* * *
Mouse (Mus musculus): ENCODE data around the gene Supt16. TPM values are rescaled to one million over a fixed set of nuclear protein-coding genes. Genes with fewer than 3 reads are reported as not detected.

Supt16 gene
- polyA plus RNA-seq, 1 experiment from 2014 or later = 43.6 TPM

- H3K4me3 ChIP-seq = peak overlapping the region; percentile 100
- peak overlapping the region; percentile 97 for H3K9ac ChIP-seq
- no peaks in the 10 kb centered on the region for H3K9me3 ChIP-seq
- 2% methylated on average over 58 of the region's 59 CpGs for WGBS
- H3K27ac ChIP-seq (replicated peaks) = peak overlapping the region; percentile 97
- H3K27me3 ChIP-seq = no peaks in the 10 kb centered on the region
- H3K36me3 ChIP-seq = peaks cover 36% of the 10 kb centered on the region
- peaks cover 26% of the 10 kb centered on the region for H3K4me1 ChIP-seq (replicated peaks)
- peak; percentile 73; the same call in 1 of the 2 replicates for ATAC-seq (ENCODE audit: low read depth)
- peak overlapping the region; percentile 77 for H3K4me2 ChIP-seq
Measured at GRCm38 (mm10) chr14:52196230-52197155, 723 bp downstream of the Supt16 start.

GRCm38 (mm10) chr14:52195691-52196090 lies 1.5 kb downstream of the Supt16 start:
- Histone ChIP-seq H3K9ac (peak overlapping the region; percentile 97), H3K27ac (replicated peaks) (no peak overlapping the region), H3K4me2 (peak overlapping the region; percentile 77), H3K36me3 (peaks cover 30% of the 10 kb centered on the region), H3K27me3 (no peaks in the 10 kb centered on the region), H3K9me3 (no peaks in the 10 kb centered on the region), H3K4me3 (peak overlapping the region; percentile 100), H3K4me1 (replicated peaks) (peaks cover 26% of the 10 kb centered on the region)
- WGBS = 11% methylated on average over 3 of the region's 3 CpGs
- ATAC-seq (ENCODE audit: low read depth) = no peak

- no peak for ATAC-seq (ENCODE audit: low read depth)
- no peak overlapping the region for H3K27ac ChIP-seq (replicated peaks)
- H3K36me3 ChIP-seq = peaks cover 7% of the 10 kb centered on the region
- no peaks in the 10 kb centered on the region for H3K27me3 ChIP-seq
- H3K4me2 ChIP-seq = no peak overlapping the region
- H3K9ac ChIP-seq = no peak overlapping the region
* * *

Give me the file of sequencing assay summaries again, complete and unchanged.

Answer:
Mouse (Mus musculus): ENCODE data around the gene Supt16. TPM values are rescaled to one million over a fixed set of nuclear protein-coding genes. Genes with fewer than 3 reads are reported as not detected.

Supt16 gene
- polyA plus RNA-seq, 1 experiment from 2014 or later = 43.6 TPM

- H3K4me3 ChIP-seq = peak overlapping the region; percentile 100
- peak overlapping the region; percentile 97 for H3K9ac ChIP-seq
- no peaks in the 10 kb centered on the region for H3K9me3 ChIP-seq
- 2% methylated on average over 58 of the region's 59 CpGs for WGBS
- H3K27ac ChIP-seq (replicated peaks) = peak overlapping the region; percentile 97
- H3K27me3 ChIP-seq = no peaks in the 10 kb centered on the region
- H3K36me3 ChIP-seq = peaks cover 36% of the 10 kb centered on the region
- peaks cover 26% of the 10 kb centered on the region for H3K4me1 ChIP-seq (replicated peaks)
- peak; percentile 73; the same call in 1 of the 2 replicates for ATAC-seq (ENCODE audit: low read depth)
- peak overlapping the region; percentile 77 for H3K4me2 ChIP-seq
Measured at GRCm38 (mm10) chr14:52196230-52197155, 723 bp downstream of the Supt16 start.

GRCm38 (mm10) chr14:52195691-52196090 lies 1.5 kb downstream of the Supt16 start:
- Histone ChIP-seq H3K9ac (peak overlapping the region; percentile 97), H3K27ac (replicated peaks) (no peak overlapping the region), H3K4me2 (peak overlapping the region; percentile 77), H3K36me3 (peaks cover 30% of the 10 kb centered on the region), H3K27me3 (no peaks in the 10 kb centered on the region), H3K9me3 (no peaks in the 10 kb centered on the region), H3K4me3 (peak overlapping the region; percentile 100), H3K4me1 (replicated peaks) (peaks cover 26% of the 10 kb centered on the region)
- WGBS = 11% methylated on average over 3 of the region's 3 CpGs
- ATAC-seq (ENCODE audit: low read depth) = no peak

- no peak for ATAC-seq (ENCODE audit: low read depth)
- no peak overlapping the region for H3K27ac ChIP-seq (replicated peaks)
- H3K36me3 ChIP-seq = peaks cover 7% of the 10 kb centered on the region
- no peaks in the 10 kb centered on the region for H3K27me3 ChIP-seq
- H3K4me2 ChIP-seq = no peak overlapping the region
- H3K9ac ChIP-seq = no peak overlapping the region